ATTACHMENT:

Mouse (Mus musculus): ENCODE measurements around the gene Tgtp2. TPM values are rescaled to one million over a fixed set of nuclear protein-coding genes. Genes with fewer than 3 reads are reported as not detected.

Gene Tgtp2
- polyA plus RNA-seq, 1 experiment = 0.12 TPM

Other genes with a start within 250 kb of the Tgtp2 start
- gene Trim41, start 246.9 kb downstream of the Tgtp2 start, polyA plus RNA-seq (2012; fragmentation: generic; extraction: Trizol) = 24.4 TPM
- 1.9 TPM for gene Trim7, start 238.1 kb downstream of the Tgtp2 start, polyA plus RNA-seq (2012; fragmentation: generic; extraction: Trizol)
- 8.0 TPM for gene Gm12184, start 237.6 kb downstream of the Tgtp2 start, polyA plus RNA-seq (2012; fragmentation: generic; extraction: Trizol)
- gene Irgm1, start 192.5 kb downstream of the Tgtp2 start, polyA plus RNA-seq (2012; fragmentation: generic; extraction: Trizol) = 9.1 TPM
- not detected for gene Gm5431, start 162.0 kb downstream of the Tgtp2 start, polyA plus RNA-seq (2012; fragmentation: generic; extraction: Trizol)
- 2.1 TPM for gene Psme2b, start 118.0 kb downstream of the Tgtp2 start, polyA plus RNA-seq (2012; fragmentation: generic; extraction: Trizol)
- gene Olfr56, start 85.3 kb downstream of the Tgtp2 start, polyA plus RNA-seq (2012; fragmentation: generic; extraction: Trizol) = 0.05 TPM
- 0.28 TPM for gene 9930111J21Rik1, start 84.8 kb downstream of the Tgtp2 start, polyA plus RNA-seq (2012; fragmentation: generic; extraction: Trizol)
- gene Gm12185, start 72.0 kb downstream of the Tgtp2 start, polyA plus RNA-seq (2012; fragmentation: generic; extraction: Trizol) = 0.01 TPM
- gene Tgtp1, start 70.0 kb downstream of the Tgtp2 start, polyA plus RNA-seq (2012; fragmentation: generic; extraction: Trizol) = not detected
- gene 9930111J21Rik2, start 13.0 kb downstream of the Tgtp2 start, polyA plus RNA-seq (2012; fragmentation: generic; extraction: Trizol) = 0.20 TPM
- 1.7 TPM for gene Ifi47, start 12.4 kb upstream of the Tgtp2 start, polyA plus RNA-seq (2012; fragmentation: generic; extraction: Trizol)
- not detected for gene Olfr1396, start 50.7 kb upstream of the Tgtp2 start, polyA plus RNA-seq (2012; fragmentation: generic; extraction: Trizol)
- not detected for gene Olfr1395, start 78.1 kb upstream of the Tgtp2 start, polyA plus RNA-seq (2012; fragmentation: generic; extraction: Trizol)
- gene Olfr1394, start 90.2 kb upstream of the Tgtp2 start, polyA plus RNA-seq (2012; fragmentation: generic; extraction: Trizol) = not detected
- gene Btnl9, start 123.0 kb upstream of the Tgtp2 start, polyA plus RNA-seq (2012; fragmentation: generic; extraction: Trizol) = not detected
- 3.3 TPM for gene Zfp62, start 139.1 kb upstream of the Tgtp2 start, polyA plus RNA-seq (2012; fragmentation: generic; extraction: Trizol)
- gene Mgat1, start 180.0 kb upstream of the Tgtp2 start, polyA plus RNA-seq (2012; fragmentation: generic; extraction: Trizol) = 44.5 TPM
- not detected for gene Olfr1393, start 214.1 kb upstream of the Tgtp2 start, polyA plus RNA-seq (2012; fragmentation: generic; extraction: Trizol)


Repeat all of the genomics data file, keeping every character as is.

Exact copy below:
Mouse (Mus musculus): ENCODE measurements around the gene Tgtp2. TPM values are rescaled to one million over a fixed set of nuclear protein-coding genes. Genes with fewer than 3 reads are reported as not detected.

Gene Tgtp2
- polyA plus RNA-seq, 1 experiment = 0.12 TPM

Other genes with a start within 250 kb of the Tgtp2 start
- gene Trim41, start 246.9 kb downstream of the Tgtp2 start, polyA plus RNA-seq (2012; fragmentation: generic; extraction: Trizol) = 24.4 TPM
- 1.9 TPM for gene Trim7, start 238.1 kb downstream of the Tgtp2 start, polyA plus RNA-seq (2012; fragmentation: generic; extraction: Trizol)
- 8.0 TPM for gene Gm12184, start 237.6 kb downstream of the Tgtp2 start, polyA plus RNA-seq (2012; fragmentation: generic; extraction: Trizol)
- gene Irgm1, start 192.5 kb downstream of the Tgtp2 start, polyA plus RNA-seq (2012; fragmentation: generic; extraction: Trizol) = 9.1 TPM
- not detected for gene Gm5431, start 162.0 kb downstream of the Tgtp2 start, polyA plus RNA-seq (2012; fragmentation: generic; extraction: Trizol)
- 2.1 TPM for gene Psme2b, start 118.0 kb downstream of the Tgtp2 start, polyA plus RNA-seq (2012; fragmentation: generic; extraction: Trizol)
- gene Olfr56, start 85.3 kb downstream of the Tgtp2 start, polyA plus RNA-seq (2012; fragmentation: generic; extraction: Trizol) = 0.05 TPM
- 0.28 TPM for gene 9930111J21Rik1, start 84.8 kb downstream of the Tgtp2 start, polyA plus RNA-seq (2012; fragmentation: generic; extraction: Trizol)
- gene Gm12185, start 72.0 kb downstream of the Tgtp2 start, polyA plus RNA-seq (2012; fragmentation: generic; extraction: Trizol) = 0.01 TPM
- gene Tgtp1, start 70.0 kb downstream of the Tgtp2 start, polyA plus RNA-seq (2012; fragmentation: generic; extraction: Trizol) = not detected
- gene 9930111J21Rik2, start 13.0 kb downstream of the Tgtp2 start, polyA plus RNA-seq (2012; fragmentation: generic; extraction: Trizol) = 0.20 TPM
- 1.7 TPM for gene Ifi47, start 12.4 kb upstream of the Tgtp2 start, polyA plus RNA-seq (2012; fragmentation: generic; extraction: Trizol)
- not detected for gene Olfr1396, start 50.7 kb upstream of the Tgtp2 start, polyA plus RNA-seq (2012; fragmentation: generic; extraction: Trizol)
- not detected for gene Olfr1395, start 78.1 kb upstream of the Tgtp2 start, polyA plus RNA-seq (2012; fragmentation: generic; extraction: Trizol)
- gene Olfr1394, start 90.2 kb upstream of the Tgtp2 start, polyA plus RNA-seq (2012; fragmentation: generic; extraction: Trizol) = not detected
- gene Btnl9, start 123.0 kb upstream of the Tgtp2 start, polyA plus RNA-seq (2012; fragmentation: generic; extraction: Trizol) = not detected
- 3.3 TPM for gene Zfp62, start 139.1 kb upstream of the Tgtp2 start, polyA plus RNA-seq (2012; fragmentation: generic; extraction: Trizol)
- gene Mgat1, start 180.0 kb upstream of the Tgtp2 start, polyA plus RNA-seq (2012; fragmentation: generic; extraction: Trizol) = 44.5 TPM
- not detected for gene Olfr1393, start 214.1 kb upstream of the Tgtp2 start, polyA plus RNA-seq (2012; fragmentation: generic; extraction: Trizol)